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Study Hall: Oklahoma 31, Texas 26

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Ronald Martinez

Oklahoma 31, Texas 26

Confused? Visit the Advanced Stats glossary here.

Basics Oklahoma Texas Nat'l Avg
Total Plays 50 84
Close Rate (non-garbage time) 91.0%
Avg Starting FP 31.4 25.2 29.8
Possessions 13 15
Scoring Opportunities*
3 5
Points Per Opportunity 5.67 5.40 4.70
Leverage Rate** 64.0% 54.8% 68.3%
Close S&P*** 0.448 0.467 0.507
* A scoring opportunity occurs when an offense gets a first down inside the opponent's 40 (or scores from outside the 40).
** Leverage Rate = Standard Downs / (Standard Downs + Passing Downs)
*** When using IsoPPP, the S&P formula is (0.8*Success Rate) + (0.2*IsoPPP)
EqPts (what's this?) Oklahoma Texas
Total 15.0 29.1
Rushing 6.8 10.1
Passing 8.2 19.0
Success Rate (what's this?) Oklahoma Texas Nat'l Avg
All (close) 34.0% 37.5% 42.0%
Rushing (close) 31.0% 38.2% 43.4%
Passing (close) 38.1% 36.8% 40.6%
Standard Downs 46.9% 37.0% 47.3%
Passing Downs 11.1% 38.5% 30.6%
IsoPPP (what's this?) Oklahoma Texas Nat'l Avg
All (close) 0.88 0.84 0.85
Rushing (close) 0.75 0.72 0.73
Passing (close) 1.03 0.94 0.99
Standard Downs 0.86 0.75 0.77
Passing Downs 1.08 0.98 1.14
Line Stats Oklahoma Texas Nat'l Avg
Line Yards/Carry (what's this?) 2.22 2.93 2.92
Std. Downs Sack Rt. 9.1% 5.9% 4.7%
Pass. Downs Sack Rt. 0.0% 4.8% 7.3%
Turnovers Oklahoma Texas
Turnovers 0 1
Turnover Points (what's this?) 0.0 8.0
Turnover Margin Oklahoma +1
Exp. TO Margin Oklahoma +1.17
TO Luck (Margin vs. Exp. Margin) Texas +0.17
TO Points Margin Oklahoma +8.0 points
Situational Oklahoma Texas
Q1 S&P #DIV/0! 0.409
Q2 S&P 0.402 0.573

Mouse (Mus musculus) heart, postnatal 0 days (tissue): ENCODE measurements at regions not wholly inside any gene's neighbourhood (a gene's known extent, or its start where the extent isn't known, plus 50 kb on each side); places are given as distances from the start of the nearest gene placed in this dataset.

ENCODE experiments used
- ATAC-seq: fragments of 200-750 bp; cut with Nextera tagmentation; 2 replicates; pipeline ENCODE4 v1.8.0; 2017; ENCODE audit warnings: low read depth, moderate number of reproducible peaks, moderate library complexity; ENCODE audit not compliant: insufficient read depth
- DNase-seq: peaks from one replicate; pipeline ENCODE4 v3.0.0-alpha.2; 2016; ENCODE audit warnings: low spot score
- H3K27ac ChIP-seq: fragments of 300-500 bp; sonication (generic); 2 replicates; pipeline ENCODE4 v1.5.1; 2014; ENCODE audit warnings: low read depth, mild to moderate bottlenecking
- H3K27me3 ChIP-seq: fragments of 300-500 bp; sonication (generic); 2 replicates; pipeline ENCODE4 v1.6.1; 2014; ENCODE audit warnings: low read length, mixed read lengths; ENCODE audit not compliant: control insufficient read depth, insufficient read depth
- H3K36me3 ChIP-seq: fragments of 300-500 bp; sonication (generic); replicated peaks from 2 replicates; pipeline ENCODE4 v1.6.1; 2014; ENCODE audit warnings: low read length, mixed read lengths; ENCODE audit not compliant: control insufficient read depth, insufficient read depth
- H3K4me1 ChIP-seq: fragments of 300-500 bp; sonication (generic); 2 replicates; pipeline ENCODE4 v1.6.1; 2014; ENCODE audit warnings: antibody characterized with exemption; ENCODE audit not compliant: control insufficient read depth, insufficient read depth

Q3 S&P 0.488 0.268
Q4 S&P 0.587 0.589
1st Down S&P 0.564 0.449
2nd Down S&P 0.417 0.468
3rd Down S&P 0.256 0.573
Projected Scoring Margin: Texas by 6.0
Actual Scoring Margin: Oklahoma by 5

I figured the strangest game of the week was a good place to start. Covered this a bit in today's Numerical.

Texas outgained Oklahoma by 250 yards, committed only one turnover, held OU to 1-for-11 success on third downs, and lost on Saturday, 31-26. That's really difficult to do.

So how did it happen?

Field position: Oklahoma didn't hold a significant advantage here but still started its drives 6.2 yards further up the field (31.4 to 25.2). Texas didn't have many huge plays and would usually figure out a way to stall out before the end zone. Plus, almost every Texas drive either ended in points or simply ended quickly. Texas went three-and-out four times and four-and-out twice. OU also went three-and-out five times, but Texas couldn't take advantage from a field-tilting perspective.

Returns: That one Texas turnover? A pick-six by Zack Sanchez. Alex Ross also had a 91-yard kick return score. They allowed the Sooners to go up 17-3 without the offense being on the field.

Penalties: Penalties aren't always as important as we tend to think -- they hold almost no correlation to win percentages -- but when one team commits 11 for 85 yards and the other commits three for 20, it gives the less-penalized team an opportunity. Texas committed three false starts and a delay of game penalty on the first drive; two of those penalties came on the last set of downs and forced Texas to settle for a field goal. Another false start and a hold forced a three-and-out. A kick catch interference penalty set OU up in UT field position on an early field goal drive. A third-quarter personal foul led to a punt. Penalties might not be as costly as you think, but they were poorly timed for the 'Horns.

That's about it. The early return scores gave OU a cushion, and then the Sooners used up that cushion. UT cut it to 17-13 at halftime while outgaining OU, 273-19. (Plays: Texas 47, Oklahoma 15.) The second half was even and by the book.

At some point, I'll get a grasp on adding special teams to this layout, and if I had, then obviously OU's kick return touchdown would have made the "projected scoring margin" about even. Still, the flow of this game was as strange as you'll see.